FIG. 4 is a constructive view illustrating the whole construction of a sheet material inspection apparatus according to an embodiment of the present invention. The sheet material inspection apparatus is constructed of a take-out unit 1, a conveying (detecting) unit 2, a separating unit 3 and an accumulating unit 4 that are disposed in sequence. Sheet materials 10 are fed in a stacked state into this apparatus by a conveying mechanism which is not shown. The sheet materials 10 are separated one by one by a take-out rotor 11 and put into a conveying path constituting a conveying unit 2. A detecting unit (not shown) is disposed above the surface of the sheet material 10 on the conveying path 20. The detecting unit checks each of the sheet materials 10 as to whether the sheet material 10 is normal or damaged and true or false. The accumulating unit 4 is separated into a reusable sheet material accumulating section 4a and a disposable sheet material accumulating section 4b. As a result of inspecting, the sheet materials 10 are distributed in their conveying directions. This distribution is done through a distribution gate 31 provided on the conveying path 20. An accumulation impeller 41 is provided on each of the accumulating sections 4a, 4b, thereby receiving but stopping and re-accumulating the sheet materials 10 fed at a high velocity. The reusable sheet materials are stacked in a post-processing unit (not shown) and fed out of the present apparatus. On the other hand, the disposable sheet materials are sent to a disposable processing unit (shredder, not shown). Photoelectric sensors for inspecting a passage of the sheet material 10 are provided in several positions on the conveying path 20. The photoelectric sensors are employed for checking take-out of the sheet material 10, confirming the passage of the sheet material on the conveying path and checking an insertion thereof into the accumulating unit 4 and calculating a pitch of the sheet materials. Herein, the sheet material pitch implies an interval between the leading or trailing edges of the sheet materials fed adjacent to each other. Further, the photoelectric sensor is capable of detecting abnormalities (abnormalities in sheet material length and in sheet material pitch) in the sheet materials 10 on the conveying path 20. Particularly, photoelectric sensor 51a and 51b disposed just behind the take-up roller 11 serve to calculate the sheet material pitch immediately after taking out the sheet materials 10. The photoelectric sensors 51a and 51b calculate the sheet material pitch, and, if an abnormal pitch is caused, the system quickly detects this abnormality and takes a proper measure.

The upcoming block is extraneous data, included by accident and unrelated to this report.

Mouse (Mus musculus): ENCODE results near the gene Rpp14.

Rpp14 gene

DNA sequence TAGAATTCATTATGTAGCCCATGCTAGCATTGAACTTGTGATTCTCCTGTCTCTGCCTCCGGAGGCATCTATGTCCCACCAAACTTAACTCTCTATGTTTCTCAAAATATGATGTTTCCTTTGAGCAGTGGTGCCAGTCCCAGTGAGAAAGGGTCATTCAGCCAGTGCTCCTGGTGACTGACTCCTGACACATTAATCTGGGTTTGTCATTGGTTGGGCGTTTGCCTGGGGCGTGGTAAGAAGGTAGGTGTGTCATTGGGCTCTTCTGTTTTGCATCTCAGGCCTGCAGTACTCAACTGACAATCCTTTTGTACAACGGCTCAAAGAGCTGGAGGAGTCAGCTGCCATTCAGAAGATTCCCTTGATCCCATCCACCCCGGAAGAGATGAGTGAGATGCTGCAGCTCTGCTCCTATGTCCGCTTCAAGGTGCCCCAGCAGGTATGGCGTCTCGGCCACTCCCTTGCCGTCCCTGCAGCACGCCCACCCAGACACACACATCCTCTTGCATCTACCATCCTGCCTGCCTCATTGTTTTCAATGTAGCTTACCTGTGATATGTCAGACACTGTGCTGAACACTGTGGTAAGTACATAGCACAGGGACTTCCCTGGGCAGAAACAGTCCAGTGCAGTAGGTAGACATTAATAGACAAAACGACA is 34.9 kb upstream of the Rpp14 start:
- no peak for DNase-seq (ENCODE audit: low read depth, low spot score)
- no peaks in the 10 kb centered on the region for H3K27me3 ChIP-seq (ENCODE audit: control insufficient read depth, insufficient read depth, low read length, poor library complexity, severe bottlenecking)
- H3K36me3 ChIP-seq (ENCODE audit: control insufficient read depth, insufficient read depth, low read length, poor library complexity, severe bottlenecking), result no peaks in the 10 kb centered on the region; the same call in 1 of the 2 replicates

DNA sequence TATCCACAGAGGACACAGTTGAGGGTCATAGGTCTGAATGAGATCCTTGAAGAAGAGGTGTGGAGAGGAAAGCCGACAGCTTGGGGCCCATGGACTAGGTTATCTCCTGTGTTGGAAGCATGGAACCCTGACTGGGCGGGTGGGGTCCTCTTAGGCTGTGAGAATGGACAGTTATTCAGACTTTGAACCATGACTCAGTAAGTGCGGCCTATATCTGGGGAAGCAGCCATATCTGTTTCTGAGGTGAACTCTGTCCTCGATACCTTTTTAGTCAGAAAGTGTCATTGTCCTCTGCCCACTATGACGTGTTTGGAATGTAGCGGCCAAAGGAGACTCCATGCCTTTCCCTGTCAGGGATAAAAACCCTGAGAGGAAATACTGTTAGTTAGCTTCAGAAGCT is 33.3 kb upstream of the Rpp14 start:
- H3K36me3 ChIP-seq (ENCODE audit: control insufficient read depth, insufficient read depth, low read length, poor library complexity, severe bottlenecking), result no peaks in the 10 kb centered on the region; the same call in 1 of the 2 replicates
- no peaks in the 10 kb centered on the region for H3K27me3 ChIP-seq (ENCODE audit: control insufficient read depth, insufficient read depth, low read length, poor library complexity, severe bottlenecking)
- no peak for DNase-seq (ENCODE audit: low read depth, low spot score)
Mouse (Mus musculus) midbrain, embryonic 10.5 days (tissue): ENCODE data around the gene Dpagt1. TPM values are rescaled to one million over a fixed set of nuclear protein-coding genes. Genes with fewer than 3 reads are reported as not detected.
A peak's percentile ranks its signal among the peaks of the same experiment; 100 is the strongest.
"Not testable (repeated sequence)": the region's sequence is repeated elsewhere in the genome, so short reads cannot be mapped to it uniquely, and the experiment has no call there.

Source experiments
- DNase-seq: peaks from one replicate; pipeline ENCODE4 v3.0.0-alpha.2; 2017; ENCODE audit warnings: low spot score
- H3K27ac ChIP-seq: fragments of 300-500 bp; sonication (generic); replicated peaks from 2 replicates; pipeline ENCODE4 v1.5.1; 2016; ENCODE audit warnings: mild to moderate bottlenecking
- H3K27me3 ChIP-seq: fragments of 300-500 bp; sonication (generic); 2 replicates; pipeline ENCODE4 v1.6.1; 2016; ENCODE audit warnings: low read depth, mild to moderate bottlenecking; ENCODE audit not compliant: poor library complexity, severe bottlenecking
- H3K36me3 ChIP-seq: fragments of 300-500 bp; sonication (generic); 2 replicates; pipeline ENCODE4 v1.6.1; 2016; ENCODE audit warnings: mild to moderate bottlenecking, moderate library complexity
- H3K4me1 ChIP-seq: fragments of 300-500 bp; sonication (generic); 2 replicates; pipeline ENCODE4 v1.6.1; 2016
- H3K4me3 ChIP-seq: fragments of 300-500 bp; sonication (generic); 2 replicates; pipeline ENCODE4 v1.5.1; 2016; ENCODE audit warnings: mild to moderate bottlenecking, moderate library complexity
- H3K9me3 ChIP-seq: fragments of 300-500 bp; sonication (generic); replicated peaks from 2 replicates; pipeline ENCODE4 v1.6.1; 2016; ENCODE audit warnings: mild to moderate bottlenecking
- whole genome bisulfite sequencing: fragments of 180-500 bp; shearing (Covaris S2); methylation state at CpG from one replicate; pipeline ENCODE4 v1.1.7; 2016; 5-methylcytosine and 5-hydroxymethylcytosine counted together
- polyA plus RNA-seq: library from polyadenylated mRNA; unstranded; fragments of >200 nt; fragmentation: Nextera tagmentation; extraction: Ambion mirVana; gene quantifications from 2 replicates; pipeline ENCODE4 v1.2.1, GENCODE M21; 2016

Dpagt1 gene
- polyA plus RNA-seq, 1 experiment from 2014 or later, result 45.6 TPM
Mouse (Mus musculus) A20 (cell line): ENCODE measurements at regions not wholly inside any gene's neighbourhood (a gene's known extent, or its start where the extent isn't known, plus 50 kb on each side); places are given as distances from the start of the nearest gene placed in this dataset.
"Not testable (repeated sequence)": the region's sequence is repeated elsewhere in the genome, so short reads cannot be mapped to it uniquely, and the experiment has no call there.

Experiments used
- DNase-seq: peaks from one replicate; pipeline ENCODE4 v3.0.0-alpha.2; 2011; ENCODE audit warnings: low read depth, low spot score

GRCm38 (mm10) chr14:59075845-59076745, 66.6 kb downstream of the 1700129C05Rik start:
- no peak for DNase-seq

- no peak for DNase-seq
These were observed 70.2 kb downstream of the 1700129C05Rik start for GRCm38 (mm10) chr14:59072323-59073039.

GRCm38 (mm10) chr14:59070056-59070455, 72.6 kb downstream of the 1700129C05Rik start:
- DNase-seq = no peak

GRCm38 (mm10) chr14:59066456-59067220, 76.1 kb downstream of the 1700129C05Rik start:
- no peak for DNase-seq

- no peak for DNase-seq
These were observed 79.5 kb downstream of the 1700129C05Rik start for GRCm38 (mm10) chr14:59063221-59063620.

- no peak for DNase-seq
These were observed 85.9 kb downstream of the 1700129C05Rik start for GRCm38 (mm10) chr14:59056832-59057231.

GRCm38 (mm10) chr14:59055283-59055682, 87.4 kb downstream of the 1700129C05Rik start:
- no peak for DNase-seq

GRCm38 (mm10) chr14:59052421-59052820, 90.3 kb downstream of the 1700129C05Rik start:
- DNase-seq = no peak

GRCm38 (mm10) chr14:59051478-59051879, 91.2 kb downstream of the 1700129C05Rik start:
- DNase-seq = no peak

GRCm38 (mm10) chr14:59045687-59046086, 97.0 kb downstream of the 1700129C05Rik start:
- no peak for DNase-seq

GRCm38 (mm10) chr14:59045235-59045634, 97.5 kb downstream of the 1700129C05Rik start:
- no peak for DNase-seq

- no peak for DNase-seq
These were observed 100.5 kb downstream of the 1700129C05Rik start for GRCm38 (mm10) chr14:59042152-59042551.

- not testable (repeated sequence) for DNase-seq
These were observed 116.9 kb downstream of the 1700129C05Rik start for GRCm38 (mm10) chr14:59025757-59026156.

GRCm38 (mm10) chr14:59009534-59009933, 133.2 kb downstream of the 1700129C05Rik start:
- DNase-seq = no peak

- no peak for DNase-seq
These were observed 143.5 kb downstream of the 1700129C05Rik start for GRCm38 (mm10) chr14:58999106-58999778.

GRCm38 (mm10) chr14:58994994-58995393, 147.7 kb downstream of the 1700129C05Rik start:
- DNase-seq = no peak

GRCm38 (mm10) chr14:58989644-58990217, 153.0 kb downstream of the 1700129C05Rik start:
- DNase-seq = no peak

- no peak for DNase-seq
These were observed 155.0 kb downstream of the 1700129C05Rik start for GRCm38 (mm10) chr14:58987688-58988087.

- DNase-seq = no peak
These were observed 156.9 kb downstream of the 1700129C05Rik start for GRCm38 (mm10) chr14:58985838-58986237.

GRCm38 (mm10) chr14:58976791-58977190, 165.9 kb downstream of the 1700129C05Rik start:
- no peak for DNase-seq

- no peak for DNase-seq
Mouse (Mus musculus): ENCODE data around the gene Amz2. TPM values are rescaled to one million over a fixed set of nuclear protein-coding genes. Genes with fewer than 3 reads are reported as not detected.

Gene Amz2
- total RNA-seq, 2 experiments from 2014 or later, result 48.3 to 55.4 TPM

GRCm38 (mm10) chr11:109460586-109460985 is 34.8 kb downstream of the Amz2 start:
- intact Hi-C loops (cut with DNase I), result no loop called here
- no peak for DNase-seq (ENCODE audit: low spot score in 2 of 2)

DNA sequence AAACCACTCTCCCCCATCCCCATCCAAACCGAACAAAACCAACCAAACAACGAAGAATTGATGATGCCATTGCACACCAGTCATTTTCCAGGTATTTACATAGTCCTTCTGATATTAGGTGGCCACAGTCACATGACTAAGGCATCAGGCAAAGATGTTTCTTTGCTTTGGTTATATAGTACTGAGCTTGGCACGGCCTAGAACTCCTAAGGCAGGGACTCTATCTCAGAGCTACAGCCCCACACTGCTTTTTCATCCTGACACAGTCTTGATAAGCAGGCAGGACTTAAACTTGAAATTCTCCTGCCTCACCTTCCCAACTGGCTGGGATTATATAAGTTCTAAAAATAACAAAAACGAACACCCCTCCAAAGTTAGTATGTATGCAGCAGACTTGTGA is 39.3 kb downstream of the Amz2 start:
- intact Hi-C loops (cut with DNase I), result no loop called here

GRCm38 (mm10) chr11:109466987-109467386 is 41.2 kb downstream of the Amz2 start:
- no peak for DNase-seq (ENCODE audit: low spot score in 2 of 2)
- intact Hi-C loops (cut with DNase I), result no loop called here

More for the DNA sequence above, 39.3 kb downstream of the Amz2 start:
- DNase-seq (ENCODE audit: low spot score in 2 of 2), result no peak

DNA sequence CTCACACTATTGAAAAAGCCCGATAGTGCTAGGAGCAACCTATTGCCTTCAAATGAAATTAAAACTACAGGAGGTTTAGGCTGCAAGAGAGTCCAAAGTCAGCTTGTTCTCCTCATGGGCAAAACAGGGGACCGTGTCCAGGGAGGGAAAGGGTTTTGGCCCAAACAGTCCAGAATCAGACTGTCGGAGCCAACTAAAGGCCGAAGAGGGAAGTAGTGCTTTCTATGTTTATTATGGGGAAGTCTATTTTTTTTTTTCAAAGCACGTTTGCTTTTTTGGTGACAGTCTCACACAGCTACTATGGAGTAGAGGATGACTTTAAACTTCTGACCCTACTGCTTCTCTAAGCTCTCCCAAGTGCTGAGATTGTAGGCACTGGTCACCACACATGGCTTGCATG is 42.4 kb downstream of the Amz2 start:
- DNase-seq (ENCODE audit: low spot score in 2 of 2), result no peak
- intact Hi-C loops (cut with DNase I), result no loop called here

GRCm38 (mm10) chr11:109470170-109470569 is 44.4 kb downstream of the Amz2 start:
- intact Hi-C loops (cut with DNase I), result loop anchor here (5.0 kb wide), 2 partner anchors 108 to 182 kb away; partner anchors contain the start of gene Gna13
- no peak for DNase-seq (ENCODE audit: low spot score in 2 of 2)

FIG. 5 is a block diagram illustrating a construction of a control system 100 of the sheet material inspection apparatus according to this invention.
This microcomputer-based control system 100 includes an arithmetic unit 101 for effecting a variety of arithmetic operations, a memory 102 for storing an item of sheet material pitch data which will be mentioned later. The control system also includes a drive control unit 103 for driving a drive motor 120 for a belt or the like on the basis of an arithmetic result given by the arithmetic unit 101. Output signals of a variety of sensors 110 are given to this control system, and, after being rearranged in a data format by the arithmetic unit 101, the arithmetic and storing operations are performed.